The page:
The Volokh Conspiracy
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In the summer 2022 issue of Regulation I have a review of Reviving Rationality: Saving Cost-Benefit Analysis for the Sake of the Environment and Our Health by Michael A. Livermore and Richard L. Revesz.
Reviving Rationality is something of a sequel to their prior book on cost-benefit analysis, Retaking Rationality: How Cost-Benefit Analysis Can Better Protect the Environment and Our Health. In the first book (which I also reviewed), Livermore and Revesz made the case for cost-benefit analysis as a tool of progressive government. In Reviving Rationality, they note how the Obama Administration (largely) followed their advice and critique the Trump Administration for abandoning principled cost-benefit analysis in regulatory policy.
Here is a taste of my review:
Under Trump, Livermore and Revesz argue, "what is called cost–benefit analysis in a Republican administration is all but unrecognizable." CBA was no longer a tool to ensure policymakers were aware of potential regulatory consequences, but a game in which analyses were to be twisted and spun to support predetermined policy conclusions.
The result, in their view, was not simply the adoption of incoherent and harmful policies, but an assault on longstanding "norms in the American system of governance that have constrained and informed agency decision making." That, in turn, demoralized the federal workforce. What is needed now, they argue, is an effort to "double‐down" on the Obama administration's approach and go "even further to integrate cost–benefit analysis with a progressive regulatory agenda."
Much of Reviving Rationality is devoted to critiquing the Trump administration for its ill‐grounded and poorly executed deregulatory initiatives. According to the authors, many Trump actions were undertaken with insufficient analytical grounding and without regard for relevant legal constraints and procedural requirements. As a consequence, the administration lost early and often when its actions were challenged in federal court. The Environmental Protection Agency, in particular, suffered numerous early defeats in court and ultimately accomplished little in the way of lasting change, deregulatory or otherwise.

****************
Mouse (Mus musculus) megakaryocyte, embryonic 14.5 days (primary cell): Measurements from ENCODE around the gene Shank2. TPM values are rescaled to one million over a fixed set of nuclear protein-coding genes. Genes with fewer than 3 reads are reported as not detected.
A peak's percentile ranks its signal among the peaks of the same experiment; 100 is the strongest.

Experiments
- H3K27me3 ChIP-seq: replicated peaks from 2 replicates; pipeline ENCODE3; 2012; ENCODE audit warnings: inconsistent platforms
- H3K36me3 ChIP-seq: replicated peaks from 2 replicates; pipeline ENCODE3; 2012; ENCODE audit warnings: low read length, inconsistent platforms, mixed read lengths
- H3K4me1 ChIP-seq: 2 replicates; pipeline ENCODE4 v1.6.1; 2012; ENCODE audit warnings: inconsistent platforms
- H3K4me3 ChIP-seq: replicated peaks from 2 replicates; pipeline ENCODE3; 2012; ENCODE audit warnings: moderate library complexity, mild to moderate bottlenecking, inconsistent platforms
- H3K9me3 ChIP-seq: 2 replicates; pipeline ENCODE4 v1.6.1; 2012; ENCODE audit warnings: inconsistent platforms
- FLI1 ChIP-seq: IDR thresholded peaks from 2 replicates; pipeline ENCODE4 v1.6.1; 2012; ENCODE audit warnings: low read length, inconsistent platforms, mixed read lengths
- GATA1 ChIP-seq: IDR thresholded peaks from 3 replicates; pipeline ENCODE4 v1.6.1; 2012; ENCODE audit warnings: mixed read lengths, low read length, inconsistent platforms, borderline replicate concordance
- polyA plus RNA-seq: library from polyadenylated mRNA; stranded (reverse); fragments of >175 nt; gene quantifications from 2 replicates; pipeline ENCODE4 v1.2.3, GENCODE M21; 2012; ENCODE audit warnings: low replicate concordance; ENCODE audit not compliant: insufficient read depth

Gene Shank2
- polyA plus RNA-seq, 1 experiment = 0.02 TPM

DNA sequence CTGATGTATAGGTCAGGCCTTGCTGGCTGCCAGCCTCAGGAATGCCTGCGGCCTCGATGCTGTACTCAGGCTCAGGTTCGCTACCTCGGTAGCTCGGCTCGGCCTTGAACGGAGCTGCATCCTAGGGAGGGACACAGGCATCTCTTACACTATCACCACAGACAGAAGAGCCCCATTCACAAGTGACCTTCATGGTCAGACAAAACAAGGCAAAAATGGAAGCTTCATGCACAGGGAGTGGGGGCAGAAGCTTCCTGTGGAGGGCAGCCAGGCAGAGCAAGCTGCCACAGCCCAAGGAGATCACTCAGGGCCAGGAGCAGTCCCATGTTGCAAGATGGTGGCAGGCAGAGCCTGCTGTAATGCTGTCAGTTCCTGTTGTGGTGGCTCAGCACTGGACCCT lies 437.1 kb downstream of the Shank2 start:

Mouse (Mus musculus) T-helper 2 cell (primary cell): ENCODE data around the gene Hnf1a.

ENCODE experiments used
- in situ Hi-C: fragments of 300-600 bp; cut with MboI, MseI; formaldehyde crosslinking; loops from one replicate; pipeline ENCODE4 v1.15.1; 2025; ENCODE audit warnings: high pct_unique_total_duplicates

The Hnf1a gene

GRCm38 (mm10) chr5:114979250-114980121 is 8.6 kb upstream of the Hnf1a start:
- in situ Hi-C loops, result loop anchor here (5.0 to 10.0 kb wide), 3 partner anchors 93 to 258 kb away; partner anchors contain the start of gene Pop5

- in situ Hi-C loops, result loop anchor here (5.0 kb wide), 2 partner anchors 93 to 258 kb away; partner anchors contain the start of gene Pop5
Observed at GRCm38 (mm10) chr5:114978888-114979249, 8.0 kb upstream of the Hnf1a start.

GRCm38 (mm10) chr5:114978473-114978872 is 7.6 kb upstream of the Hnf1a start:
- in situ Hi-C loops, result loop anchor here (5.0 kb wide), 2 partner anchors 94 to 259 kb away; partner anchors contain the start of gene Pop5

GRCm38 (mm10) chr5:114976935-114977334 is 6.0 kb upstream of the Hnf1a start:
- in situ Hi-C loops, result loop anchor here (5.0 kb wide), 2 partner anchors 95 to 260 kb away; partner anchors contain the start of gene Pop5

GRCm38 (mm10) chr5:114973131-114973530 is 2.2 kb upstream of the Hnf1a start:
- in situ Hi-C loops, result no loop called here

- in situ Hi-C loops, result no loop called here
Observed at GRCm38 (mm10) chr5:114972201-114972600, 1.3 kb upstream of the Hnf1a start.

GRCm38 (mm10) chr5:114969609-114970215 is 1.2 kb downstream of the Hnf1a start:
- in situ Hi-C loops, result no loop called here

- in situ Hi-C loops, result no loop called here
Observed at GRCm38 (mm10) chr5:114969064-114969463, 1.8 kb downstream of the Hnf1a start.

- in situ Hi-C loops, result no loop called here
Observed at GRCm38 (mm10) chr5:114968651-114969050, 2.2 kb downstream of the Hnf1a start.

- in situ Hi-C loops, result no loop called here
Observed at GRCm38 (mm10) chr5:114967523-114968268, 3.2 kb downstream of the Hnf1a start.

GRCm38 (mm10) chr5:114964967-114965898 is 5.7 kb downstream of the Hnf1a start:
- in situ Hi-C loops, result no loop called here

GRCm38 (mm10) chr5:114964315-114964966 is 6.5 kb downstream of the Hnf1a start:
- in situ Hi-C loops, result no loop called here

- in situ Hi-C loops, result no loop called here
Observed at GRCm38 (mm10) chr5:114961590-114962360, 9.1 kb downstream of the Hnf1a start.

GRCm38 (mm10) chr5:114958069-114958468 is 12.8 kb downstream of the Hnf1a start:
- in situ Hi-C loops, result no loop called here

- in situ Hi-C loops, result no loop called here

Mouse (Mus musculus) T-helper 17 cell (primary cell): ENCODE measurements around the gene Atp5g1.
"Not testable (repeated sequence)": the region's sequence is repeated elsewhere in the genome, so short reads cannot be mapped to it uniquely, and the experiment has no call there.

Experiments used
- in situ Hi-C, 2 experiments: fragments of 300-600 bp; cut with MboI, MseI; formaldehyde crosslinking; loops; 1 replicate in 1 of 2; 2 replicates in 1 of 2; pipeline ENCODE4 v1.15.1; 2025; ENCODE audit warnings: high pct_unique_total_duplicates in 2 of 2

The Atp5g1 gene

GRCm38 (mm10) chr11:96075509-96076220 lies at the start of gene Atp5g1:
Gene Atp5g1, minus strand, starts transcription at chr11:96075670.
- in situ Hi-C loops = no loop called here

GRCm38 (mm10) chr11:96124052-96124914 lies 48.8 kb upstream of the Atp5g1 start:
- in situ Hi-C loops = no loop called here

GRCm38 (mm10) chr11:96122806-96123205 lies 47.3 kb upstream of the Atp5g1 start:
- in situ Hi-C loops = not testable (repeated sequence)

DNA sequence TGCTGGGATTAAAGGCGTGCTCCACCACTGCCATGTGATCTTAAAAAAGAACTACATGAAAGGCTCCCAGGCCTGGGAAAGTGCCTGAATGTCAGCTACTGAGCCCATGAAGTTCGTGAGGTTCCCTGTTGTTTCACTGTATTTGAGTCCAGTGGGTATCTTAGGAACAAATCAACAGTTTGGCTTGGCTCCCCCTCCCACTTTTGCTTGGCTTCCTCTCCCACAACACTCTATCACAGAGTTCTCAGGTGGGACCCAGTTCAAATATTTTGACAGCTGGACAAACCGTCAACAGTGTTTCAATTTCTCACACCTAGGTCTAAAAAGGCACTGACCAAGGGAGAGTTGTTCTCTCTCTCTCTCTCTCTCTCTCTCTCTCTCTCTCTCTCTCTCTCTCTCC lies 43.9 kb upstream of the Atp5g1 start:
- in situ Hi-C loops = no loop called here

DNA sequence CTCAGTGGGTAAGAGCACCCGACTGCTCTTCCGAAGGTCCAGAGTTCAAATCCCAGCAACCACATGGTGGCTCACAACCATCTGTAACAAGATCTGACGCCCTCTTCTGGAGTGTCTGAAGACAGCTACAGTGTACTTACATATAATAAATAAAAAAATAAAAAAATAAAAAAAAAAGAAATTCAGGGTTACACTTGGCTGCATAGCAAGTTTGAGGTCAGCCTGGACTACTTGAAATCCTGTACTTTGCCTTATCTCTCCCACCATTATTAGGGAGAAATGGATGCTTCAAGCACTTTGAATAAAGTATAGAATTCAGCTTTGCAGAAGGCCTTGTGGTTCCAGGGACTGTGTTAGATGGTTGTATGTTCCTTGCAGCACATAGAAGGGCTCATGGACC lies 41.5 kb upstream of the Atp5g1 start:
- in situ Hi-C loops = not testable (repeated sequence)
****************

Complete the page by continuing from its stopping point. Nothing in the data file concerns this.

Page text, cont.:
The authors' detailed critiques of several specific Trump administration initiatives are forcefully presented and often compelling. Some of their broader claims about the role of regulatory review and CBA are less powerful and are less likely to persuade those who do not share their progressive outlook and regulatory sympathies. It is one thing to excoriate the Trump administration for its disregard of the legal and administrative norms governing regulatory agency activity. It is another to brush aside concerns for aggregate regulatory burdens or suggest that ex ante cost–benefit assessments should be the central focus of regulatory policy.
And here is how my review concludes:
At its best, Reviving Rationality identifies the potential value of sensible CBA and identifies many of the foibles of CBAs gone wrong. Livermore and Revesz's detailed analyses of several Trump administration regulatory actions are insightful, even if one thinks they occasionally overstate their case.
At times, the authors seem to suggest CBA has more to offer than is actually realistic, and they too readily accept the argument that net economic benefits suggest there is a market failure that government must correct. They nonetheless offer hope that serious CBA can constrain at least some regulatory excess within progressive administrations. (Indeed, it is a shame, at this point, that neither author has been tapped to lead Biden's OIRA.)
While Reviving Rationality might not convince CBA's fiercest critics, it is an important entry in the relevant literature. It firmly establishes Livermore and Revesz as the leading progressive advocates of cost–benefit analysis.